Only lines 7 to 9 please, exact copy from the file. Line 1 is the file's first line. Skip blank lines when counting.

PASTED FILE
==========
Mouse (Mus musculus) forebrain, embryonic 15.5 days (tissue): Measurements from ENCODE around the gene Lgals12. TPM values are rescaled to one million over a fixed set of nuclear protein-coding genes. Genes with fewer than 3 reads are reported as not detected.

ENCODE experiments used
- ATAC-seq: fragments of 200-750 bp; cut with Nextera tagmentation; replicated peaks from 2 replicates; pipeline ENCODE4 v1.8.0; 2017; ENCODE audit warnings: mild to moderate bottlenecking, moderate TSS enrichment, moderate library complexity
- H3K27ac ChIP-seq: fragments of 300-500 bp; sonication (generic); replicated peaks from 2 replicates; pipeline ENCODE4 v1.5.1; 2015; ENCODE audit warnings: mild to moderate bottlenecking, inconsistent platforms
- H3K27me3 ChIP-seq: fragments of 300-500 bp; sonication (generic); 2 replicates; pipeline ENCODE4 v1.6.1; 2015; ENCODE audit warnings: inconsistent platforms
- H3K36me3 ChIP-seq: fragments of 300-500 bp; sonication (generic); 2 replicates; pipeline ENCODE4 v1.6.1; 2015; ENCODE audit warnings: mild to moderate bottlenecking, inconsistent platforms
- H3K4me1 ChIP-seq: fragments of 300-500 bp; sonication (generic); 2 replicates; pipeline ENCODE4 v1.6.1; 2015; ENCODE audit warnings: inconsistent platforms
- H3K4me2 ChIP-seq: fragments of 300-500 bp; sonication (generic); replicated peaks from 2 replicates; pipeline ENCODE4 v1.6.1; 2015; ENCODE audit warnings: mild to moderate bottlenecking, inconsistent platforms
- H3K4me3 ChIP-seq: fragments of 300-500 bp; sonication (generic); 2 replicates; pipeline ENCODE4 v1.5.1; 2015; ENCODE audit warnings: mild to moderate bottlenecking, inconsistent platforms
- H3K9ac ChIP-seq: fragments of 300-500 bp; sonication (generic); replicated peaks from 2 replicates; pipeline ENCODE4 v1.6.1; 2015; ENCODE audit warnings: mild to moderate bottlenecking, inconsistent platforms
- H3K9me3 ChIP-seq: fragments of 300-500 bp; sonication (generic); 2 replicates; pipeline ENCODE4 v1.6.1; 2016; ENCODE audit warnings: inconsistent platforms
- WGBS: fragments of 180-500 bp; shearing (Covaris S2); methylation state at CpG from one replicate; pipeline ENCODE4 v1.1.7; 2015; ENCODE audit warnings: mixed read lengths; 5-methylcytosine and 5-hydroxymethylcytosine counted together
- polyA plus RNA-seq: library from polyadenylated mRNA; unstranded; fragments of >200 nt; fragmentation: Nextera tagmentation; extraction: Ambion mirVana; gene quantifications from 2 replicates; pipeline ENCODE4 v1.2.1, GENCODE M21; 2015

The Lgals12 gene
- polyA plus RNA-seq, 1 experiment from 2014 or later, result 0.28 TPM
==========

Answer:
- H3K4me1 ChIP-seq: fragments of 300-500 bp; sonication (generic); 2 replicates; pipeline ENCODE4 v1.6.1; 2015; ENCODE audit warnings: inconsistent platforms
- H3K4me2 ChIP-seq: fragments of 300-500 bp; sonication (generic); replicated peaks from 2 replicates; pipeline ENCODE4 v1.6.1; 2015; ENCODE audit warnings: mild to moderate bottlenecking, inconsistent platforms
- H3K4me3 ChIP-seq: fragments of 300-500 bp; sonication (generic); 2 replicates; pipeline ENCODE4 v1.5.1; 2015; ENCODE audit warnings: mild to moderate bottlenecking, inconsistent platforms